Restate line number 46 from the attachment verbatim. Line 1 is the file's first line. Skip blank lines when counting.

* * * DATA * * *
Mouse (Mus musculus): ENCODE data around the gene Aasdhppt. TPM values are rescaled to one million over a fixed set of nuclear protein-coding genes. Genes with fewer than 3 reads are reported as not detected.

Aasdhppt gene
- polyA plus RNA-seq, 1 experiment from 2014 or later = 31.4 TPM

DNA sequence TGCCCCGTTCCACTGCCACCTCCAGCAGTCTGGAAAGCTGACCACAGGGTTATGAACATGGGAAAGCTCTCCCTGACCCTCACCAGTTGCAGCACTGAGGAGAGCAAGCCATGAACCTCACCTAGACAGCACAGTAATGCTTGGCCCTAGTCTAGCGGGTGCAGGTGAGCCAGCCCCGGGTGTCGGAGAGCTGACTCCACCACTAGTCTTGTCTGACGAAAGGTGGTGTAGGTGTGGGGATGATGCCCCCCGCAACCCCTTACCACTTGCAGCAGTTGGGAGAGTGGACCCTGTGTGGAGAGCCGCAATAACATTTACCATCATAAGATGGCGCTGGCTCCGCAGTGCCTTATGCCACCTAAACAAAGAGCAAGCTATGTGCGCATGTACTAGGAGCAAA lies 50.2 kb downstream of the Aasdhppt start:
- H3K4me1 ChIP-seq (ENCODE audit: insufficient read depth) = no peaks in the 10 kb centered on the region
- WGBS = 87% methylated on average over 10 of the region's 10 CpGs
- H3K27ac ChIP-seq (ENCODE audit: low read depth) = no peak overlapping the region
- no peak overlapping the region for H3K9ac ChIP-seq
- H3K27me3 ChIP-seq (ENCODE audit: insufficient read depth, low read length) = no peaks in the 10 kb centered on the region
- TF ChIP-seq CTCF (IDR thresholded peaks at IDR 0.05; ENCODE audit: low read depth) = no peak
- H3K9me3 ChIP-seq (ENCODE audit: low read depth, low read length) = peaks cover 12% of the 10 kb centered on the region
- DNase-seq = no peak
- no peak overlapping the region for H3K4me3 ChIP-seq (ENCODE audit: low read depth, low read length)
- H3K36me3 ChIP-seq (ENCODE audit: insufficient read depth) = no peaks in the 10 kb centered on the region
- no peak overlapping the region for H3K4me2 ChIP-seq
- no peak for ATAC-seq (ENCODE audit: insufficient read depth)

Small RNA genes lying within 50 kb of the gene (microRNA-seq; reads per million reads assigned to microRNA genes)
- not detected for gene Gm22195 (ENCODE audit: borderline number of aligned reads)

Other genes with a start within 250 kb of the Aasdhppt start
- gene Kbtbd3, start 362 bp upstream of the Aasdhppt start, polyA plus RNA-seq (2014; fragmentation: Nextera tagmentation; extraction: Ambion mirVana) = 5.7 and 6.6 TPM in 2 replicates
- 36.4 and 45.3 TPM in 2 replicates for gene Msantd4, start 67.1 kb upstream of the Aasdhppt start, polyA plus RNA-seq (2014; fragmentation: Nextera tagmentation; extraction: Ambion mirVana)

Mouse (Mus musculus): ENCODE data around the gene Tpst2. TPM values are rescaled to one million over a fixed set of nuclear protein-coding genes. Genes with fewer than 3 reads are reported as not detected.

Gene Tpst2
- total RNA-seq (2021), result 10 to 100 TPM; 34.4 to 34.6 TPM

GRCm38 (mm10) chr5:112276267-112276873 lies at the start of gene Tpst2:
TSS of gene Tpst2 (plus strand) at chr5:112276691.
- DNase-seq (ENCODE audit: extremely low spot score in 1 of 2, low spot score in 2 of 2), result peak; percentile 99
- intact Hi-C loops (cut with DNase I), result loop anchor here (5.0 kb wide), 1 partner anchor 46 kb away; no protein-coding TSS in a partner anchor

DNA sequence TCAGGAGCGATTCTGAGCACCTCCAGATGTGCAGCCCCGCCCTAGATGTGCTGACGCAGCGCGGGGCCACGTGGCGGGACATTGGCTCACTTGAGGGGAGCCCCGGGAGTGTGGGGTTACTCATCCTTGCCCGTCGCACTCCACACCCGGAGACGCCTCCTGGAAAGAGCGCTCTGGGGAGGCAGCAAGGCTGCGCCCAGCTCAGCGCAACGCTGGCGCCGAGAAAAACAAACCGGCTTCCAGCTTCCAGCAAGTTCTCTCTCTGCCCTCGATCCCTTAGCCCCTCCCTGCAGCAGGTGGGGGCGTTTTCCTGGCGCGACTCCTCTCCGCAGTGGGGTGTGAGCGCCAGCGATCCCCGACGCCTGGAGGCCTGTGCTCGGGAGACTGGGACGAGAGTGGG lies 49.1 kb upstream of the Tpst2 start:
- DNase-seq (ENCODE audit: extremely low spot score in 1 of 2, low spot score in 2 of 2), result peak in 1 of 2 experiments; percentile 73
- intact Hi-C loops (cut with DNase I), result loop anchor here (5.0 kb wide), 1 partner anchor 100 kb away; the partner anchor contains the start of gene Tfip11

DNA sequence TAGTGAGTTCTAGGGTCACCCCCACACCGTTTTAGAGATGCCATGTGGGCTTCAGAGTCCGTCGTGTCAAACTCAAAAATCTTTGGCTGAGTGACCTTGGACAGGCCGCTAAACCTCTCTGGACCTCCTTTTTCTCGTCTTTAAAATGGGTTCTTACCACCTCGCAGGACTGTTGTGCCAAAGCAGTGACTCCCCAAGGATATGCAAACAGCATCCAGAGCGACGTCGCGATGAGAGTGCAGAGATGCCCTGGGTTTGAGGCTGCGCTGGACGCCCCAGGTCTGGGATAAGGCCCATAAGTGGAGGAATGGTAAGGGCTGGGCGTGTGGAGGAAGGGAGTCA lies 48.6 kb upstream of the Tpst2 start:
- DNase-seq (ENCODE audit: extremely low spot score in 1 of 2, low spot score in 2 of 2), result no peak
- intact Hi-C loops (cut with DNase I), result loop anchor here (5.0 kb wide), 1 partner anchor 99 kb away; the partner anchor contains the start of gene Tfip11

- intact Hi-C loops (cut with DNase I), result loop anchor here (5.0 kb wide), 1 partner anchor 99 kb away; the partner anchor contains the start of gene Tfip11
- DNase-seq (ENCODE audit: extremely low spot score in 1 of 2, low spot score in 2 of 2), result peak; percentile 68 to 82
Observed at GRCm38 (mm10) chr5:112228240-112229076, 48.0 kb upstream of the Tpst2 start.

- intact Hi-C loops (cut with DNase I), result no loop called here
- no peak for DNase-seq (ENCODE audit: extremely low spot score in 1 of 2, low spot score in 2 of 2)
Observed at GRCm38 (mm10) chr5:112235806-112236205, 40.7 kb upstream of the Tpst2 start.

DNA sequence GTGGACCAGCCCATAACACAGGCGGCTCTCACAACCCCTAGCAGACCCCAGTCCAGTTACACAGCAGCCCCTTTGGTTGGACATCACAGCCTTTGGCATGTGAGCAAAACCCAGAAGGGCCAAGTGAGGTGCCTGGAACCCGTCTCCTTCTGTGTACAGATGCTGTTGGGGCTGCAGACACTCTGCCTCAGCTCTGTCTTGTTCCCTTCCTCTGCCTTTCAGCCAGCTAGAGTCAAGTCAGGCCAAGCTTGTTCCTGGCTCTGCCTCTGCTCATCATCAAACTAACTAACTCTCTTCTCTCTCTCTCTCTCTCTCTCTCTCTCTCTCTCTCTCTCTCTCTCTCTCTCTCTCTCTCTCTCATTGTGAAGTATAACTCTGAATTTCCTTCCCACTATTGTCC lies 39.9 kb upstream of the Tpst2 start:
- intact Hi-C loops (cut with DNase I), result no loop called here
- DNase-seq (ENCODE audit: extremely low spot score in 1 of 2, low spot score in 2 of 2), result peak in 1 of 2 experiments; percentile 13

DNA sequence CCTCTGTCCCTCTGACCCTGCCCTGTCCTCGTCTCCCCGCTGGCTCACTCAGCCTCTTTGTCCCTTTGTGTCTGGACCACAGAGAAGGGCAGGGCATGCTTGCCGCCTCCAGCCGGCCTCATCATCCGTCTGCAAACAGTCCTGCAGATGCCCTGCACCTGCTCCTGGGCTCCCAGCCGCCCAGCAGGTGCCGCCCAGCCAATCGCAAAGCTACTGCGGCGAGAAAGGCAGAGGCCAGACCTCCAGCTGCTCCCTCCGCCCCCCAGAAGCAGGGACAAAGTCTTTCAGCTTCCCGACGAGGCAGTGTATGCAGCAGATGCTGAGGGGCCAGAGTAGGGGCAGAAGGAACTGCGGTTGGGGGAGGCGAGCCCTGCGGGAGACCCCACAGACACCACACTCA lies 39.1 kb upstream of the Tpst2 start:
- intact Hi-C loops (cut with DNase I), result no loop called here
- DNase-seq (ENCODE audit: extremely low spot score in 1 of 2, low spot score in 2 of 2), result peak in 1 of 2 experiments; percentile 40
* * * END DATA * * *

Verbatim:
- DNase-seq (ENCODE audit: extremely low spot score in 1 of 2, low spot score in 2 of 2), result peak in 1 of 2 experiments; percentile 40